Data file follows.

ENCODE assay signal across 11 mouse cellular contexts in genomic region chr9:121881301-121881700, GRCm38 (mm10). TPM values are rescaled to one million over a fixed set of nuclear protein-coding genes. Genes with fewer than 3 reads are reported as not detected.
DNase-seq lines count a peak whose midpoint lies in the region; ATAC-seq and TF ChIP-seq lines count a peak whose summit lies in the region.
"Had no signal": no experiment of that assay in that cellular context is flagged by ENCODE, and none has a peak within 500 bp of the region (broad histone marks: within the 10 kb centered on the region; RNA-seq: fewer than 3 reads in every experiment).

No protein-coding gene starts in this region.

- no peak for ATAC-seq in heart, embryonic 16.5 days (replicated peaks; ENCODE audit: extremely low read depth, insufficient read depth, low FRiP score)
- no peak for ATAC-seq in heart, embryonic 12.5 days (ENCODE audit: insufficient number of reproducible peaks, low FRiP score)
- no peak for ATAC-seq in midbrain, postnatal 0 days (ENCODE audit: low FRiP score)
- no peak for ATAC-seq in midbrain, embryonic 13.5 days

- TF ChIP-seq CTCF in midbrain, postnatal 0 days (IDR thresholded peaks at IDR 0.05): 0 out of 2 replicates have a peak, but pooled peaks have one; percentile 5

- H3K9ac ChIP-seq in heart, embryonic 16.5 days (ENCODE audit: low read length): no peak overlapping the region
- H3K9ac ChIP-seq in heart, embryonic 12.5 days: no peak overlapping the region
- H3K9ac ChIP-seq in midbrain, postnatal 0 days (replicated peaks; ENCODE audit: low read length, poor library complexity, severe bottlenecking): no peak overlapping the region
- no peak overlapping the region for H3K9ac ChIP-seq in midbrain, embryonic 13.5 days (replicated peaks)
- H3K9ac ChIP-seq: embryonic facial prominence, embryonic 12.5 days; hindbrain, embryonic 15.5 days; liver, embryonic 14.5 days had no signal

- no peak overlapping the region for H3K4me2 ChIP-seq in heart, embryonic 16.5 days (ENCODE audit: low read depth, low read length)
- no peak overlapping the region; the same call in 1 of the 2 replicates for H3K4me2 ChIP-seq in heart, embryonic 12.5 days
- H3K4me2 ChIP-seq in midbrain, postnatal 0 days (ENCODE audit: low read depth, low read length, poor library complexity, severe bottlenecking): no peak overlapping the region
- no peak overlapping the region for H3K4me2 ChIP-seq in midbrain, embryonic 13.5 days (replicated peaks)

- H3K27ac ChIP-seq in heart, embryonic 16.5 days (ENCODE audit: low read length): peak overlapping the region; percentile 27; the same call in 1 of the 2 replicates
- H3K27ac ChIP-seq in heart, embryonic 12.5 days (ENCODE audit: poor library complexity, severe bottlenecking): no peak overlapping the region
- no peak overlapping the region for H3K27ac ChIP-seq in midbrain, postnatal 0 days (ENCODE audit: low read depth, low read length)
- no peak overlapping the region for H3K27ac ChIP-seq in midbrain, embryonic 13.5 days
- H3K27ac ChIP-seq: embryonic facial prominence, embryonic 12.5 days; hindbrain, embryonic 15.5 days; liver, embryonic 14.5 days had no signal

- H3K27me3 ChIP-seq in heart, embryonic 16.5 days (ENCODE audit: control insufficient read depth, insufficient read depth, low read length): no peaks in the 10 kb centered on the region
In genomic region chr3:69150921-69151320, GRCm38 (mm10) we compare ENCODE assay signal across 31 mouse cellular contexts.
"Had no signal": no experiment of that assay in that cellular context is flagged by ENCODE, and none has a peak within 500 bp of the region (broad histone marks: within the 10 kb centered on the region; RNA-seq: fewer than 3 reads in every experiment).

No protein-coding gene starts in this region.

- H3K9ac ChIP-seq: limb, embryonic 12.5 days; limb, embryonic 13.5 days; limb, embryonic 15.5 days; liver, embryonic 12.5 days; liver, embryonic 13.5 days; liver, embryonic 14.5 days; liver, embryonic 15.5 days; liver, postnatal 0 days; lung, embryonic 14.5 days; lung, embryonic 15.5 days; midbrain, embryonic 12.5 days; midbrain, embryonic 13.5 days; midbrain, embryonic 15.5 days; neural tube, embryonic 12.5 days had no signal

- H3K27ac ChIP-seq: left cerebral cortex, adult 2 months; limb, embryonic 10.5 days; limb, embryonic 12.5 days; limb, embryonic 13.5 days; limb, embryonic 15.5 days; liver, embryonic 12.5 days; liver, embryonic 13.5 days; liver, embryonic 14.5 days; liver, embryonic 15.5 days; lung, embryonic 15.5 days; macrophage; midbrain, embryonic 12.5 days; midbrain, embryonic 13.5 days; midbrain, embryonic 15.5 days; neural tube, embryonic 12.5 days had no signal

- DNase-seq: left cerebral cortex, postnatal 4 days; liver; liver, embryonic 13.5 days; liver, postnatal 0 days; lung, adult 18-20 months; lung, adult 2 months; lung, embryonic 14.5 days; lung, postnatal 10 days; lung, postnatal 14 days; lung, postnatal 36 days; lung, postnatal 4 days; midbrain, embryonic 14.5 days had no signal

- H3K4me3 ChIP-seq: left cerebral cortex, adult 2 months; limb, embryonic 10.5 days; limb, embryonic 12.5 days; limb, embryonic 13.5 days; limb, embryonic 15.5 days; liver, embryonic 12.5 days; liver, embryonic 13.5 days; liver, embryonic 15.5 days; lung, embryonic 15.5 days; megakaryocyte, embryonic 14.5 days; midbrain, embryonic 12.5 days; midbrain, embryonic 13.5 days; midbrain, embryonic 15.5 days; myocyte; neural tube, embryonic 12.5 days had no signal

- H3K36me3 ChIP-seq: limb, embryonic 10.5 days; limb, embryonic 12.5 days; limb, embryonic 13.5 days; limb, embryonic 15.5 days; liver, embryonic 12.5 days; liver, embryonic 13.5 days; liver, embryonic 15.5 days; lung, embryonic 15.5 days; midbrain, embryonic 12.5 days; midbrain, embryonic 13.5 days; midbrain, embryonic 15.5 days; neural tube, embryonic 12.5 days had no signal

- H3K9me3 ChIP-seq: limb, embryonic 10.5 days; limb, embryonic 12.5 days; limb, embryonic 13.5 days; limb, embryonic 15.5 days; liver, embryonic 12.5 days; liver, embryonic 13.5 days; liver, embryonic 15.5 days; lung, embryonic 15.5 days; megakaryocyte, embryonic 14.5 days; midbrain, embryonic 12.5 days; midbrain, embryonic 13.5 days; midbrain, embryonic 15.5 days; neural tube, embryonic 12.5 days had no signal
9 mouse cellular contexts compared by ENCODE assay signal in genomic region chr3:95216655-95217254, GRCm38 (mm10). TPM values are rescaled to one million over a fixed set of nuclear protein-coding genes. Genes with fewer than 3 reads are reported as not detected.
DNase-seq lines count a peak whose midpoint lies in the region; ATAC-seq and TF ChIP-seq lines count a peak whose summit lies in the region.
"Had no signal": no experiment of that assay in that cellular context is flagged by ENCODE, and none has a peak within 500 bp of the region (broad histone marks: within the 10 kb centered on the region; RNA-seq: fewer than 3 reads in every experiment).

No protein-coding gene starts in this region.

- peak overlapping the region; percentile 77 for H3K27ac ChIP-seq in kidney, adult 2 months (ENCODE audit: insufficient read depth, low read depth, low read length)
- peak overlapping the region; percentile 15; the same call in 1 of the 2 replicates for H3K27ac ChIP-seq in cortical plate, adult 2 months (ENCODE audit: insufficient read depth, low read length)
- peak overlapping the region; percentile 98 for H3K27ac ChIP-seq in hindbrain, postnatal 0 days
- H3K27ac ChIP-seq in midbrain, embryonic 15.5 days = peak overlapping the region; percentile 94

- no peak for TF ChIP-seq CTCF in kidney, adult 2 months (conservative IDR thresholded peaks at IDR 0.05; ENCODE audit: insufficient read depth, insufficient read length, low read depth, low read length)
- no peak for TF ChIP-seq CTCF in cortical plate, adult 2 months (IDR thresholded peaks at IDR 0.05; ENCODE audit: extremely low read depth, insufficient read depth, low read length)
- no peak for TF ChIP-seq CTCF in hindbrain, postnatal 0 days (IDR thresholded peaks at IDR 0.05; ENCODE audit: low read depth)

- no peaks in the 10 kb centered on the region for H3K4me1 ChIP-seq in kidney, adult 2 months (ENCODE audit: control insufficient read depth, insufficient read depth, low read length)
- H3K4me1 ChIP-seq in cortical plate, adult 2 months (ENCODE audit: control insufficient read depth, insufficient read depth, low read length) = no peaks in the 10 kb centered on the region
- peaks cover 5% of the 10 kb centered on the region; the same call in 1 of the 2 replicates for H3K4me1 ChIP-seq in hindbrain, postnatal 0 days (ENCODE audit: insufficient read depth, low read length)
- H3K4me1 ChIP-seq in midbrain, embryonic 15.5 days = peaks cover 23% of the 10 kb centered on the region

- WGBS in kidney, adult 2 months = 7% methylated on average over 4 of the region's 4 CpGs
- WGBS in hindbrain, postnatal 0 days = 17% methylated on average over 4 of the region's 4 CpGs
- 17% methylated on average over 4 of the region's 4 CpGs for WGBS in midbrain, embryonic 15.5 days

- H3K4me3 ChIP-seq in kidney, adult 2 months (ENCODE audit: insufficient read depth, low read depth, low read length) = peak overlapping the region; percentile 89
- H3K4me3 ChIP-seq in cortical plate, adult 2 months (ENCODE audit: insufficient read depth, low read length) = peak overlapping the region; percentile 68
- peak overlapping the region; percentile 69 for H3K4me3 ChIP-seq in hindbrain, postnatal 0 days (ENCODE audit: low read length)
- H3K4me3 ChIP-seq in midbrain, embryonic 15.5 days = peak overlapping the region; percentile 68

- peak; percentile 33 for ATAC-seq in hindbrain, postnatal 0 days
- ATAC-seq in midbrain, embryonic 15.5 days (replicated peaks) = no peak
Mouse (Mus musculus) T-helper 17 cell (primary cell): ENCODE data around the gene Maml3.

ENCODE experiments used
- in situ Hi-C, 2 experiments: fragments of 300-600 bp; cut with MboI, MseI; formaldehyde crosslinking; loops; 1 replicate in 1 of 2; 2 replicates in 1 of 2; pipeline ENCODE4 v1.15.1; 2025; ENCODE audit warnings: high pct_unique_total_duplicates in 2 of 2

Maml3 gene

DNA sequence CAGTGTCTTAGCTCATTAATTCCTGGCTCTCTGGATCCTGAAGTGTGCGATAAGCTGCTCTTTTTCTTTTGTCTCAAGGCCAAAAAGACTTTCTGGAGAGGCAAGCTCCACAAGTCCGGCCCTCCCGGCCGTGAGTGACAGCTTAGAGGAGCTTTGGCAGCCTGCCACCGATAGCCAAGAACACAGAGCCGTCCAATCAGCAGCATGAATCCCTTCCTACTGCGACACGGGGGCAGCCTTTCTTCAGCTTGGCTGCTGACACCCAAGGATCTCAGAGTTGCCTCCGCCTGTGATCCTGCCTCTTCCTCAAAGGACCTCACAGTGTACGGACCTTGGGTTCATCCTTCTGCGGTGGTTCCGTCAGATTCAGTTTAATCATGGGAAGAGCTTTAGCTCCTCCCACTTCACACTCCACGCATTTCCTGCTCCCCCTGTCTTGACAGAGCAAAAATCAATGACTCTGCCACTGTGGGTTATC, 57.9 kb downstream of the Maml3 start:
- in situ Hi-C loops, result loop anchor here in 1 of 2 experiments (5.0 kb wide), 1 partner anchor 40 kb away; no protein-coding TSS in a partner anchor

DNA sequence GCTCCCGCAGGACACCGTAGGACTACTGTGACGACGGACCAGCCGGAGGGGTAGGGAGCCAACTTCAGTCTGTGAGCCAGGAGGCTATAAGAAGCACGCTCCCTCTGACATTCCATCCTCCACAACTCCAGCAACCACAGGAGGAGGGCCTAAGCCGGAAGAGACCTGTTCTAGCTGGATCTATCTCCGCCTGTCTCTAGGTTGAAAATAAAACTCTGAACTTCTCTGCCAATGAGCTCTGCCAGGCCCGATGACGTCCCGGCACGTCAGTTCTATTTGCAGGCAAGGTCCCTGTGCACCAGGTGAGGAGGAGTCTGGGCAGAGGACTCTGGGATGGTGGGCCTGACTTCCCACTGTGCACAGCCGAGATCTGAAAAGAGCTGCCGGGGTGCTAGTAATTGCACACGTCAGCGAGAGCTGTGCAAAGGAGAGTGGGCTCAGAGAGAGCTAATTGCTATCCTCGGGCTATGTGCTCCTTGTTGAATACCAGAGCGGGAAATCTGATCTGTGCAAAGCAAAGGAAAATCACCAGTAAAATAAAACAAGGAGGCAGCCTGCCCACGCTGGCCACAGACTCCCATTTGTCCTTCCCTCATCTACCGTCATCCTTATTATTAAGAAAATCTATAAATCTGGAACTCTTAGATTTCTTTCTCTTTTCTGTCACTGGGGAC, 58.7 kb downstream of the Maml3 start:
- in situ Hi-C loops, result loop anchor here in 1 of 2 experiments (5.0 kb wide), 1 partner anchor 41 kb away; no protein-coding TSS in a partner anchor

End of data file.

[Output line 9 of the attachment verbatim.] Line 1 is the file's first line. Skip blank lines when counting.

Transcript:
- TF ChIP-seq CTCF in midbrain, postnatal 0 days (IDR thresholded peaks at IDR 0.05): 0 out of 2 replicates have a peak, but pooled peaks have one; percentile 5